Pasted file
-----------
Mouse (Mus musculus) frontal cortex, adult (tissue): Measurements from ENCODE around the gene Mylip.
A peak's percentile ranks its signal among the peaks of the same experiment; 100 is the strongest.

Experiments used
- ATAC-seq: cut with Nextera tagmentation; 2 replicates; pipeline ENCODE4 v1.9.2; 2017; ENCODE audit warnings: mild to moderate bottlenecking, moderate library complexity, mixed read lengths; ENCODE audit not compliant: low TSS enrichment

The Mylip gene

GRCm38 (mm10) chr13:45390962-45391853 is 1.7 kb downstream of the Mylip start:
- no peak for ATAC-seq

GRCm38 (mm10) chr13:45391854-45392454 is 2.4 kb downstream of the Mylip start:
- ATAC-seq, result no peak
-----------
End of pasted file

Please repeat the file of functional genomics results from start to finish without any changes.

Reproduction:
Mouse (Mus musculus) frontal cortex, adult (tissue): Measurements from ENCODE around the gene Mylip.
A peak's percentile ranks its signal among the peaks of the same experiment; 100 is the strongest.

Experiments used
- ATAC-seq: cut with Nextera tagmentation; 2 replicates; pipeline ENCODE4 v1.9.2; 2017; ENCODE audit warnings: mild to moderate bottlenecking, moderate library complexity, mixed read lengths; ENCODE audit not compliant: low TSS enrichment

The Mylip gene

GRCm38 (mm10) chr13:45390962-45391853 is 1.7 kb downstream of the Mylip start:
- no peak for ATAC-seq

GRCm38 (mm10) chr13:45391854-45392454 is 2.4 kb downstream of the Mylip start:
- ATAC-seq, result no peak